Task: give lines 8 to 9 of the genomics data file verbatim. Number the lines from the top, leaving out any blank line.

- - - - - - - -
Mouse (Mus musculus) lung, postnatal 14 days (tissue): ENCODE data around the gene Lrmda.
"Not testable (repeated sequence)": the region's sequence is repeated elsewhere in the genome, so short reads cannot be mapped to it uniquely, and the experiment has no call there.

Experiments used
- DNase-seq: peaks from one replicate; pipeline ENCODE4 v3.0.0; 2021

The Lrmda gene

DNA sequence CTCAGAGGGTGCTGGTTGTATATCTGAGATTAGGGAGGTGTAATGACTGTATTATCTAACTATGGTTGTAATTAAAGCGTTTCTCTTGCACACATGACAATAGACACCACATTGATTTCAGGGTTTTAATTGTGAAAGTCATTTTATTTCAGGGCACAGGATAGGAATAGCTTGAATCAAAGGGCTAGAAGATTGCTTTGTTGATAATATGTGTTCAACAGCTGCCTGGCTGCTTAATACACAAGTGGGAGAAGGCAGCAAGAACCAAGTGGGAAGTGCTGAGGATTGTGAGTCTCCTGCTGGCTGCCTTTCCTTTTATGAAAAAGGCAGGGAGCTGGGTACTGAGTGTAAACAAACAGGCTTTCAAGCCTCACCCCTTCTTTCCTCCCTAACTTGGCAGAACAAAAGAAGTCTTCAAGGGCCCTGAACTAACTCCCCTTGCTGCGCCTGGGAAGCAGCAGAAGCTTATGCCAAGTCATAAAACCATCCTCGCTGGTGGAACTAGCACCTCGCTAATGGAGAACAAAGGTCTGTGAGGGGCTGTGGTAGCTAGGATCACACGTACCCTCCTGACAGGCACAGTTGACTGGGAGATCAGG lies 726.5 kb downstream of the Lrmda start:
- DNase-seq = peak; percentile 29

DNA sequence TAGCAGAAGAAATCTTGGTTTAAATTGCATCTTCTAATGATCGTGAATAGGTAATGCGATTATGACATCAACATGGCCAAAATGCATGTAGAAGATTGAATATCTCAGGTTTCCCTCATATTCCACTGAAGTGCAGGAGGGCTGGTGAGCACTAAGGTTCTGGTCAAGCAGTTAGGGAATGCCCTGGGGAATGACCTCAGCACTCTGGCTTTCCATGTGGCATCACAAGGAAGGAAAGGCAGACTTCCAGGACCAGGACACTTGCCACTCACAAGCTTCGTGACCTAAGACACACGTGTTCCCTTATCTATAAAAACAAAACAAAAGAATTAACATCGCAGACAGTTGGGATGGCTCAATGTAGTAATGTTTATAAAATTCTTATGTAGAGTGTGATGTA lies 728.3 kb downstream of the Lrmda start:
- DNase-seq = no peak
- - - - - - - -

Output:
DNA sequence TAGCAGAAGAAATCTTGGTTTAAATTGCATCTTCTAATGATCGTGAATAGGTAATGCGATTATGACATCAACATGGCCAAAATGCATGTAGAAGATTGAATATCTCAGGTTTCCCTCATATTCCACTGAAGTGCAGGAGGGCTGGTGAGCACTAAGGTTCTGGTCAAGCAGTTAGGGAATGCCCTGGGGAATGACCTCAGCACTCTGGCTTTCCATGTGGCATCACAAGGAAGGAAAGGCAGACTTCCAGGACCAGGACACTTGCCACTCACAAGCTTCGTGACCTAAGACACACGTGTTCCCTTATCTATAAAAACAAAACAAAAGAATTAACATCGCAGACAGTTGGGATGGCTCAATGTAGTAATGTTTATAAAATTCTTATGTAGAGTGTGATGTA lies 728.3 kb downstream of the Lrmda start:
- DNase-seq = no peak